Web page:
BenDaho

October 31st, 2012
11:50 am

Obama saying lets cut the red tape and help the people is about as brilliant as saying yes when presented with the opportunity to kill Osama Bin Laden. And the liberal lemmings find brilliance in him.

JDW

October 31st, 2012
11:52 am

@Kyle…”So, we get broad claims about Mitt Romney’s alleged heartlessness based on one brief segment of one interview in which he promoted a federalist approach to disaster relief. Which is about as fair as it would be for me now to point out that President Obama has said nice things in the past about OWS and argue he must necessarily subscribe to its anti-capitalist view of how the world works.”

Except that Obama has certainly not supported the beliefs espoused by the Twitter feeds, while Romney has reiterated his in the statement earlier this week…

“Governor Romney believes that states should be in charge of emergency management in responding to storms and other natural disasters in their jurisdictions,”

On a related note guess who thinks Obama acted too quickly to prepare…why “Brownie” himself…

“I noted that the president should have let the governors and mayors deal with the storm until it got closer to hitting the coastal areas along the Washington, D.C.-New York City corridor.”

You are right there are “two sharply divergent views on how society should respond”

Lambeau

October 31st, 2012
11:53 am

And democrats bashing Romney for trying to help is just pathetic. If you flip it around, they would be praising Obama for holding an event to try and give support to those in the northeast.

H.E. Pennypacker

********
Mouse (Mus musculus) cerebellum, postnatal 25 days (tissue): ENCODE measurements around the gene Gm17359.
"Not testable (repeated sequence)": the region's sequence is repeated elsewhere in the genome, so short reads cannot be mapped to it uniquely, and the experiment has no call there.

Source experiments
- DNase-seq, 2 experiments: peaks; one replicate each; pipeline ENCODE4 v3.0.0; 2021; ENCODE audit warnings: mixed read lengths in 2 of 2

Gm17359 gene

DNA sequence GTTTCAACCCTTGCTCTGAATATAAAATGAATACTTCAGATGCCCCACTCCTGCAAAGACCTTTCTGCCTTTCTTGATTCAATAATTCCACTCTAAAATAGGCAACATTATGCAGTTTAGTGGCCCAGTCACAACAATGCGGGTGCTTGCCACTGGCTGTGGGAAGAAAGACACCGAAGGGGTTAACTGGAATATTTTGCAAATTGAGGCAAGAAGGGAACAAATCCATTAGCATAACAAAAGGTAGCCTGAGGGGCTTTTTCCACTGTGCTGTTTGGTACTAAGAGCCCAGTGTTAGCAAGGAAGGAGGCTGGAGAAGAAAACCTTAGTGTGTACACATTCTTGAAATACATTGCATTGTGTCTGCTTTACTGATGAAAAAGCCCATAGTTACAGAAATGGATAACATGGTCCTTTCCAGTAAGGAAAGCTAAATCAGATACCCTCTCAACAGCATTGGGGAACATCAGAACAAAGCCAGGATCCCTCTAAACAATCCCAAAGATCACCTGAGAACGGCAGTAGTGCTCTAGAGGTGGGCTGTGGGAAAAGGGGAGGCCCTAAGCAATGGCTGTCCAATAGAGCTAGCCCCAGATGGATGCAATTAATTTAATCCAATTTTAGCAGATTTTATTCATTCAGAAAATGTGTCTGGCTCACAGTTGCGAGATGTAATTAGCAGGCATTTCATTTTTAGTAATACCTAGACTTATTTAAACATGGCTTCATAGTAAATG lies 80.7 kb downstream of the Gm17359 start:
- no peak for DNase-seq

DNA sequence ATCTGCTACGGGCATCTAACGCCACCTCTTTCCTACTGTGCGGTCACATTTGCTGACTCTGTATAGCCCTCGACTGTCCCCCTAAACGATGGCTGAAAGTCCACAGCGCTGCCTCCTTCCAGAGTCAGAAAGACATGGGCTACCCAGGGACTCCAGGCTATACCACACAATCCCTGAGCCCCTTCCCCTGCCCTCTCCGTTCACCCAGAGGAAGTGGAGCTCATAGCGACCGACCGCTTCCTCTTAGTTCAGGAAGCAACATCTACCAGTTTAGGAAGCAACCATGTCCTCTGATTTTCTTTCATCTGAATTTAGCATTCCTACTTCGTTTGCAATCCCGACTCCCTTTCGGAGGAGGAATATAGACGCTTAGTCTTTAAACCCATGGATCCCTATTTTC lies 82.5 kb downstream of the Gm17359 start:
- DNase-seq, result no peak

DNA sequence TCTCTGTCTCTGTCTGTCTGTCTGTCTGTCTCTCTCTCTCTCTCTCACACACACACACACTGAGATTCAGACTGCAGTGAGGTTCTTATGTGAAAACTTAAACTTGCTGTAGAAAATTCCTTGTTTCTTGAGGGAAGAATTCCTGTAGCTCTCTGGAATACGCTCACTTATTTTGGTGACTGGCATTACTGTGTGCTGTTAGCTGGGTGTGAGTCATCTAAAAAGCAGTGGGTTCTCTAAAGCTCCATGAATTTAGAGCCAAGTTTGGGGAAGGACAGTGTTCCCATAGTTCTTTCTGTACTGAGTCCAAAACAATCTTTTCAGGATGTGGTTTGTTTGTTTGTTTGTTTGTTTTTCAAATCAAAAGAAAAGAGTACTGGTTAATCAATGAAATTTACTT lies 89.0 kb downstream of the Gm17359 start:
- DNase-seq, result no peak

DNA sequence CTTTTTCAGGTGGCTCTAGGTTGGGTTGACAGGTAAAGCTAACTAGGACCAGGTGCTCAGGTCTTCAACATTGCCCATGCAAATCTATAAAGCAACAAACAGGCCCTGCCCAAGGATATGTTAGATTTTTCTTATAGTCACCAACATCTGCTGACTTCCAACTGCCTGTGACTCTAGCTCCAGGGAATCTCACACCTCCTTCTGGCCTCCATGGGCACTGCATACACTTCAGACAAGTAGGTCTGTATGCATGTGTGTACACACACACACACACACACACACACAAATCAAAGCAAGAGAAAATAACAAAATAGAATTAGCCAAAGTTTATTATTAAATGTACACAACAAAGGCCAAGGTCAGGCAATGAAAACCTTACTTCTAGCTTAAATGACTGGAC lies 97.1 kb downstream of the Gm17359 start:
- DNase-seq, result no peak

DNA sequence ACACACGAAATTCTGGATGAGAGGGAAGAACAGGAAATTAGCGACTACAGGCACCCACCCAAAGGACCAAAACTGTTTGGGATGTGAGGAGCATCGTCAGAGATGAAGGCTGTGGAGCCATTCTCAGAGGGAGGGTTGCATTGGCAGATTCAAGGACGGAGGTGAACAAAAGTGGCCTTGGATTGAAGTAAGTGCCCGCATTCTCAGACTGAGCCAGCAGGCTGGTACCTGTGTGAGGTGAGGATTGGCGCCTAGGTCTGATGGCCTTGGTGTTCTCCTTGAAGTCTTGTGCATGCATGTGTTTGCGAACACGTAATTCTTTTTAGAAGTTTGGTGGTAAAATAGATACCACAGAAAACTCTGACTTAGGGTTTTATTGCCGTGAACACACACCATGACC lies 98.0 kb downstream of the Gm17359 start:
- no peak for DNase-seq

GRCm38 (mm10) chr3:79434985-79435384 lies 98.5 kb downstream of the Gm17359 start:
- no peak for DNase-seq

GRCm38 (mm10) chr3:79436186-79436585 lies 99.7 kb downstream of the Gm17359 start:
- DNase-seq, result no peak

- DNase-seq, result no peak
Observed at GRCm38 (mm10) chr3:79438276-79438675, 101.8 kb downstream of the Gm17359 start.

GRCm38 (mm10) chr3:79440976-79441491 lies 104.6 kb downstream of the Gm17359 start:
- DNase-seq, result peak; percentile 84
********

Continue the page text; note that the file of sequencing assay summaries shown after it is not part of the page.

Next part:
October 31st, 2012
11:53 am

I believe Governor Romney has had multiple opportunities to clarify his view on FEMA and disaster relief, but has chosen to avoid the question.

Obama may have expressed verbal sympathy towards OWS, but he provided them and many of the rest of us the ultimate slap in the face with his appointment of Timothy Geitner as Secretary of the Treasury.

Tiberius - pulling the tail of the left AND right when needed

October 31st, 2012
11:53 am

Well, I see it didn’t take long at all for any thoughtfulness to be thrown out the window. :roll:

Is it any wonder that occurred right after the libs got on board?

I Report (-: You Whine )-: mmm, mmmm, mmmmm! Just sayin...

October 31st, 2012
11:54 am

So what did the other 99.99% of the government do this weekend?

Randy Ayn

October 31st, 2012
11:55 am

A lot of those beachfront homes destroyed were owned by very rich people. I remember how the insurance companies weren’t going to pay for flood damage after Katrina, as the policies clearly stated flood damage was not covered. Of course, Trent Lott, wealthy Republican from Mississippi, and owner of a mansion near the beach, sued State Farm and received a settlement. I guess my little payments to State Farm helped pay for that. That’s a redistribution of wealth that the GOP can get behind.